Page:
Directed by Andrew V. McLaglen
“These are my sons. They don’t belong to the state.” So says Jimmy Stewart’s Charlie Anderson to a Confederate recruiting officer in Shenandoah, a wholesome, family-values tale that does its best to drive a stake into the heart of Hollywood’s longtime fascination with Southern “Lost Cause” ideology.
Stewart’s character is at the moral and philosophical center of Shenandoah. Charlie is the isolationist, pacifist patriarch of a clan of Shenandoah Valley farmers who don’t believe in slavery or in the war being fought to end it. He is determined to keep himself and his large family aloof from a war that he believes is none of their concern, even though his daughter has married a Confederate officer, played by Hollywood B-lister Doug McClure.
Virginia, particularly the western counties, was home to families that sided with both the North and South, but a few outright pacifist enclaves did exist in the state. How Charlie managed to keep five conscription-eligible sons out of the Confederate Army at a time when 90 percent of white males of military age were in uniform is never explained, however.
By 1864, he finds it impossible to keep the dogs of war from baying at his farmhouse door. One day, his youngest son, Boy, is captured by a Union patrol while hunting with his best friend, a slave boy named Gabriel. Boy is taken prisoner because he is wearing a Confederate cap he happened to find. When Boy tells Gabriel to let his father know he’s been captured, a black Union soldier tells the slave he needn’t obey because he is now free. Interestingly, Hollywood rarely put Union soldiers in a positive light in the days before Glory, but director Andrew McLaglen’s effort to give a more balanced portrayal of the combatants is flawed because U.S. Colored Troops didn’t serve in the Valley during the war, nor were Union regiments truly integrated.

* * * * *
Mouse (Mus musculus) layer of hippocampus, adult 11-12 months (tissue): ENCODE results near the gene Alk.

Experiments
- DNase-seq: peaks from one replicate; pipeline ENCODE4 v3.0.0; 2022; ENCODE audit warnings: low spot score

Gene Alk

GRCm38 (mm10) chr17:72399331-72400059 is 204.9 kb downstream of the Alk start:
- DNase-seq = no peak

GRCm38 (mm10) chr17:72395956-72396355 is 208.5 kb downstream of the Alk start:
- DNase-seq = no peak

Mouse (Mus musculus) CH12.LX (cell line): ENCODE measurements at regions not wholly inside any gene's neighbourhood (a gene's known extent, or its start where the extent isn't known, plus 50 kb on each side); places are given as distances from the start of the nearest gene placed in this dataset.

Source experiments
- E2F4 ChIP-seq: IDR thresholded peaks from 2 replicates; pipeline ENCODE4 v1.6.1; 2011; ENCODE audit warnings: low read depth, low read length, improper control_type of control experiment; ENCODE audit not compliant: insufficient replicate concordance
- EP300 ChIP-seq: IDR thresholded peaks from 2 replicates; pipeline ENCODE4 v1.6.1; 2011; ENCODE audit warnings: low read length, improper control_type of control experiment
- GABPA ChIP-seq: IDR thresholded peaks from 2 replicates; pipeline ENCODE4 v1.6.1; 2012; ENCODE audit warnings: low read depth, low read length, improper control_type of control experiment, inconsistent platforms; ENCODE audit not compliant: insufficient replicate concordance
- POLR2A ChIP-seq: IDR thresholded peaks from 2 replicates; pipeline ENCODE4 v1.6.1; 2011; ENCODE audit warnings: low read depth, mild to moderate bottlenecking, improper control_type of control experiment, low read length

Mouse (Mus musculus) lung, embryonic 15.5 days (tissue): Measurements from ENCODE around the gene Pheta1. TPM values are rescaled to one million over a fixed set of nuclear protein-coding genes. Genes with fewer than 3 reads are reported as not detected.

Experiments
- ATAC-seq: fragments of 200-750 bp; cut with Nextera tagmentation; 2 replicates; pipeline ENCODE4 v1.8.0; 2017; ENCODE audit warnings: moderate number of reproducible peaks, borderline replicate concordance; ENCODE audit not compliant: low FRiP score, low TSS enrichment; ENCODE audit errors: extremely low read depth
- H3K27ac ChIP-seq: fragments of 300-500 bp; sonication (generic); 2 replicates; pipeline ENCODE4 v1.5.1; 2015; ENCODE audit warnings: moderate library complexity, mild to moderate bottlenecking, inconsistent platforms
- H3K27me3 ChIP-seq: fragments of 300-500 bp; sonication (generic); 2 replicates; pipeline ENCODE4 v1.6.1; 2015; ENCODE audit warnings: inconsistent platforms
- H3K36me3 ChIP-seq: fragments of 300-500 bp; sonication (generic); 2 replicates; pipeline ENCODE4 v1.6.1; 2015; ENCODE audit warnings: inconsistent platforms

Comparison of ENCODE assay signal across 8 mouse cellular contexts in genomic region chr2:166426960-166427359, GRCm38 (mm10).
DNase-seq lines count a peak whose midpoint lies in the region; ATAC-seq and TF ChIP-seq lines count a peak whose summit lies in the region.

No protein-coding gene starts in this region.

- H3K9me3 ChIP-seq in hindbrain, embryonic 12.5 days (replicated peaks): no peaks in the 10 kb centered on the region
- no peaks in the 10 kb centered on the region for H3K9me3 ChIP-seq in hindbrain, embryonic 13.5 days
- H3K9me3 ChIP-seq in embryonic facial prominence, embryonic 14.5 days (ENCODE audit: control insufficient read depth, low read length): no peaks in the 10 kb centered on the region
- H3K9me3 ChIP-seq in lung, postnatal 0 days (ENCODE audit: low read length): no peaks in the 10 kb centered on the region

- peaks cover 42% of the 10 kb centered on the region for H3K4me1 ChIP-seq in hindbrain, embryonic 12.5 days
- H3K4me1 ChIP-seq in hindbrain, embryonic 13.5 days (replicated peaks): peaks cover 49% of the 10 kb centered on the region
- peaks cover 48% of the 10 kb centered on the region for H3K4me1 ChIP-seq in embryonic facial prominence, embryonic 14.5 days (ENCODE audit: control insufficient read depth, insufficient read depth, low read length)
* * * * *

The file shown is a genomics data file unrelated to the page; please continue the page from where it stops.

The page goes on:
Gabriel dutifully tells Charlie what has happened, and the father assembles most of his sons to go after Boy, leaving behind one son, his daughter-in-law Jennie (Katherine Ross, in her first movie role) and his granddaughter. As the family is riding off, Gabriel asks Jennie what it’s like to be free. She tells him it means he can go anywhere he pleases. With that, Gabriel rebuffs another Lost Cause myth—the one of loyal slave retainment—by running off to join the Union Army.
Charlie finds a sympathetic Union officer (George Kennedy) but learns that the prisoners have been moved. While the Anderson clan pursues its fruitless rescue mission, a gang of Confederate deserters, in one of the movie’s most powerful scenes, loots the family farm and kills the son and daughter-in-law left behind. In 1864, as Sheridan was laying waste to the Confederacy’s bountiful Valley, marauding bands of scavengers from both sides often terrorized local farmers and merchants.
What’s left of the Anderson family is eventually reunited when Gabriel saves Boy and brings him home, thus symbolizing the need for reconciliation and providing Hollywood with a trademark happy ending.
Shenandoah was released one year after passage of the Civil Rights Act and just as America was getting deeply involved in Vietnam. As professor Gary Gallagher says, it is “preeminently an antiwar film.”
Originally published in the January 2010 issue of America’s Civil War. To subscribe, click here.